Repulsion, Roman Polanski’s first English-speaking film opens with an extreme closeup of Carol’s (Catherine Deneuve) eye and ends with a vintage family photo of Carol as a child. In the photograph, Carol is isolated from the rest of the family as Polanski’s camera slowly moves in on her same vacant looking eye. An absolute masterpiece of psychological horror, Repulsion ushered in, along with Hitchcock’s Psycho and Powell’s Peeping Tom the modern-day horror film. Polanski presents a nightmarish, hallucinogenic world full of dark expressionistic shadows with extreme close-ups and wide angles all edited to perfection. The film is the first in an unofficial trilogy of “apartment films” with Rosemary’s Baby and The Tennant completing the threesome. In all three films, Polanski conveys a disturbing unreceptive view of life in city dwellings.
Carol is a fragile, emotional, and sexually repressed young woman suffering from mental illness. Old family photographs appear to only ask more questions than answers. Many of Polanski’s characters are placed in positions of being outsiders. Rosemary Woodhouse (Mia Farrow) is from the Midwest, now living on the Upper East Side of Manhattan in Rosemary’s Baby. Trelkovsky (Roman Polanski) in The Tennant is Polish living in France, Dr. Richard Walker (Harrison Ford) in Frantic is an American in France who seems to be the only one interested in finding his missing wife and there’s Jake Gittes, (Jack Nicholson) the low-level P.I. in Chinatown.
Carol Ledoux fits right in with this group, a foreigner living in London with her older sister Helene (Yvonne Furneaux). Carol, a manicurist, is a loner, introverted, awkward with others, she would like to be more like her sister but cannot. Helene is outgoing and has a lover, Michael (Ian Hendry), a married man and someone Carol both desires and is repulsed by. Lying in bed, she listens to Helene and Michael making love in the room next door, Helene’s moans leading to a climax. The next day the lovers take off for a vacation in Italy leaving the unbalanced Carol alone with her out-of-control fantasies. She spends time in Helene’s room, trying on her sister’s makeup and wearing one of her dresses in attempts to be more like her.
Colin (John Fraser), a young suitor, has previously pursued Carol for a date with no success. He calls her up; she hangs up on him. He arrives at her apartment unexpectedly one day still trying to make a go of it. She refuses to let him in and he breaks in, apologizes for doing so only to end up beaten to death with a candelabra and dumped into a bathtub full of water for his efforts. Isolated, reality and hallucinations merge together, Carol’s condition deteriorates into an absurd image of a little girl playing a strange game of house. Delusional images infest her mind; a man’s reflection in a mirror, rape, cracks appearing in the apartment walls, hands reaching out fondling her.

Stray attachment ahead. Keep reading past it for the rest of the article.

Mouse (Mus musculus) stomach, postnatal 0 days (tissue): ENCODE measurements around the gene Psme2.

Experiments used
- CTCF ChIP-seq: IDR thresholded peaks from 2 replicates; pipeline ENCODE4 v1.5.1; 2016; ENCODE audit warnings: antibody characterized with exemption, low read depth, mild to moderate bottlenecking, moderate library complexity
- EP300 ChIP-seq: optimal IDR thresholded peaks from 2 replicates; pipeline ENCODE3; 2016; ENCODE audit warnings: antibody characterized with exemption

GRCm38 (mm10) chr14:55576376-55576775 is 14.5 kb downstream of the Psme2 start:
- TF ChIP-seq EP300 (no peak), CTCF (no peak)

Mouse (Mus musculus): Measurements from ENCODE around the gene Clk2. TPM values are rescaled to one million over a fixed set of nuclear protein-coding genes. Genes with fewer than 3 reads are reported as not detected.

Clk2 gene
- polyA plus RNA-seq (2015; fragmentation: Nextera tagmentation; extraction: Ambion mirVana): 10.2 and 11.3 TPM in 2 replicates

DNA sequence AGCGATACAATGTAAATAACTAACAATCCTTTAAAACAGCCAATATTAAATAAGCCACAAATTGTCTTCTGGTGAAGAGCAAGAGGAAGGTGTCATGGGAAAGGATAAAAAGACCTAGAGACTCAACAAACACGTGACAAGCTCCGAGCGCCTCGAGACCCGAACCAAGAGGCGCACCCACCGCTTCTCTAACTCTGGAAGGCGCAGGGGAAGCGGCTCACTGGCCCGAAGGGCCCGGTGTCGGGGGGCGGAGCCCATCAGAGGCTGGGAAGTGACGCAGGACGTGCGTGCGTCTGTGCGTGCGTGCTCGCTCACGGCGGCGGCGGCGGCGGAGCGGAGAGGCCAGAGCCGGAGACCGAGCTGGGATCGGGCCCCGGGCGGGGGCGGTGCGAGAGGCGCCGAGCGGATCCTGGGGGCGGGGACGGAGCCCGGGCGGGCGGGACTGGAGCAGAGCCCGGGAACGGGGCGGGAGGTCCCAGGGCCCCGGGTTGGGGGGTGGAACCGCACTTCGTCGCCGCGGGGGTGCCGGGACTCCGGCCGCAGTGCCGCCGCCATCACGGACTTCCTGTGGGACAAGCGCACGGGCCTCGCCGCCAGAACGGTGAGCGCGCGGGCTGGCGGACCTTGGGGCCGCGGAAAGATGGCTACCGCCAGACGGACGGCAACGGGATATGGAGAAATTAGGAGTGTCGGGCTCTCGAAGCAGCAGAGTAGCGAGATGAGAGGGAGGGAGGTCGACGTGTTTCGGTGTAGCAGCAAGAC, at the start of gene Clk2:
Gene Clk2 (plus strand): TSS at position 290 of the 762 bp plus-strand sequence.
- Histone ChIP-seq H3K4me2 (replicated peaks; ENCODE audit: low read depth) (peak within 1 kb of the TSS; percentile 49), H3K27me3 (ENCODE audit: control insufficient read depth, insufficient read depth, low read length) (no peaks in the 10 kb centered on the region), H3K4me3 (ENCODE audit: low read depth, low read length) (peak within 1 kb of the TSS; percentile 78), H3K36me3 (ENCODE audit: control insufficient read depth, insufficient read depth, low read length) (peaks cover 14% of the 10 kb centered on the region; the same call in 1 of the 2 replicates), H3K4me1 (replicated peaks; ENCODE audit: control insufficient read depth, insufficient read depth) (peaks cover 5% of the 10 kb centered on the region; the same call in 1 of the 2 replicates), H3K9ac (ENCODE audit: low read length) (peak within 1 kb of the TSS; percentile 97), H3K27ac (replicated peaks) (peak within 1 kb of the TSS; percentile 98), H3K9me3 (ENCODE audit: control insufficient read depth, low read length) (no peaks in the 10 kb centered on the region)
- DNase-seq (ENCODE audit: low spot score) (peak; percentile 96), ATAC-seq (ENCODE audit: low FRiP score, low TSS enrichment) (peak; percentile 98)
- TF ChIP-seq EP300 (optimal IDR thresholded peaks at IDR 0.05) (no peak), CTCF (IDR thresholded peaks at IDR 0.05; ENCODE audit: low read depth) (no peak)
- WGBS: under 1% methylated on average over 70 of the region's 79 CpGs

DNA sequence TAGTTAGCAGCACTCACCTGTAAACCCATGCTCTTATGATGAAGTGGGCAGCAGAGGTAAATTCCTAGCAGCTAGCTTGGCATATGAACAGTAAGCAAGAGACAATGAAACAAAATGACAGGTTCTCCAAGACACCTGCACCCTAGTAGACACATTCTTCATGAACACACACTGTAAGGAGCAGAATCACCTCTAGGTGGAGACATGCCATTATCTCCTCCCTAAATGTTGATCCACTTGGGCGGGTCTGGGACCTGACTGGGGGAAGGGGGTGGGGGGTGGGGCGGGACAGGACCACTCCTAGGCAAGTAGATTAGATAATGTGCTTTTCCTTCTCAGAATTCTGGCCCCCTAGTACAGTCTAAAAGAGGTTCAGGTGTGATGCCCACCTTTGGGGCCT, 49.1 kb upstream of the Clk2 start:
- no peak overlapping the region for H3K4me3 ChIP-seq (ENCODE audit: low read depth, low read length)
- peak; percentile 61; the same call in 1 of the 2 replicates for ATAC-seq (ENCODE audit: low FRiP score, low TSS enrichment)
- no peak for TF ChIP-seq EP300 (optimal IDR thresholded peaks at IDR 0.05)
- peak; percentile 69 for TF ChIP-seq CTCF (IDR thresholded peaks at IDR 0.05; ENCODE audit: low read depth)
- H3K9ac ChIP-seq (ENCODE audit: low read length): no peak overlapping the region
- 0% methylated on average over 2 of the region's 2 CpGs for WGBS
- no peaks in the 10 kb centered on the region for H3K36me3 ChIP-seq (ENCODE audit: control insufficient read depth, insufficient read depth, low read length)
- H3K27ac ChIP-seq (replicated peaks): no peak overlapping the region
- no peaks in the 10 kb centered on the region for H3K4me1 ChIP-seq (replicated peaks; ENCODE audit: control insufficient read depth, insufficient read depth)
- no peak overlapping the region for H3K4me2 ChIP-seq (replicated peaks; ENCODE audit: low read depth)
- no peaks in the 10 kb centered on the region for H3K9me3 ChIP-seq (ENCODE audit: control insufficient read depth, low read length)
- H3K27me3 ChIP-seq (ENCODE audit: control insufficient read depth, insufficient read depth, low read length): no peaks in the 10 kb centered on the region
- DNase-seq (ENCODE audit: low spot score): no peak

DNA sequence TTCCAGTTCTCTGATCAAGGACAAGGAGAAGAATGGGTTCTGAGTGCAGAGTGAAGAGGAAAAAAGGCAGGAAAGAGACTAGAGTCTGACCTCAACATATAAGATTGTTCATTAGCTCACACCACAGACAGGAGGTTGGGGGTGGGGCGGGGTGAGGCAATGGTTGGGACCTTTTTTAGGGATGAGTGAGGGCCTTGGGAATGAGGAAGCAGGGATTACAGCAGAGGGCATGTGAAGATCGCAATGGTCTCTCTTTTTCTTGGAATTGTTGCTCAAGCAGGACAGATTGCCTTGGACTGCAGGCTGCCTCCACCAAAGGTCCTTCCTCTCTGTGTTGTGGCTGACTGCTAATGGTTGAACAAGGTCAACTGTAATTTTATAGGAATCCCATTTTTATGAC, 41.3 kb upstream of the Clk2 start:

Carol kills a second time when the landlord comes looking for his rent money. Turned on by Carol’s passive semi-undressed childlike state, he offers her a proposition; sex in place of paying the rent. Not taking no for an answer the landlord attacks her. Carol gets hold of a straight razor and cuts him on the back of his neck, then proceeds to slash him to death.
When Helene and Michael return from their Italy vacation, they find the two dead bodies in the bathtub and Carol under Helene’s bed in a catatonic state. Neighbors gather around gawking, doing nothing to assist as Michael lifts Carol up and carries her out to an ambulance.
Polanski creates a chilling, surrealistic atmosphere throughout the film. Helene and Carol’s apartment, where most of the film takes place, is small, rundown, depressing and tensely claustrophobic, the last a mood Polanski has used effectively in much of his work (Knife in the Water, Cul-de-Sac, The Tennant, Death and the Maiden). Additionally, his use of sound contributes hugely to the mood, from the pounding opening credits to the imaginary rape scenes where only the lone ticking of a clock is heard. The dialogue is minimal, leaving long periods of only the empty natural sounds of the apartment. Perhaps the lack of dialogue may be partially contributed to Polanski, at the time, still being new to the English language, and possibly even accounts for his protagonist being Belgium. Whatever the reason, it worked to the film’s benefit.
Written by Polanski and longtime co-writer Gerard Brach, Repulsion was released by Compton Films, a soft-core film company that was looking to get out of the sleaze business and in the market for a film that would combine sex and art. According to Virginia Wright Wexman in her book, Roman Polanski, Polanski saw the film as a potboiler that would make financing available for his next film, Cul-de-Sac (Deneuve’s sister Francoise Dorleac would star). Upon its release in 1965, many critics hailed Repulsion as a masterpiece, Polanski even being hailed as the second coming of Hitchcock. The film won the top prize at the Berlin Film Festival and was a box office success in the United States beyond the art house circuit. Catherine Deneuve only twenty-one years old when making Repulsion had already appeared in thirteen movies, including the first of her many iconic films, The Umbrellas of Cherbourg. The music is by jazz great Chico Hamilton, one of his few film composing credits.
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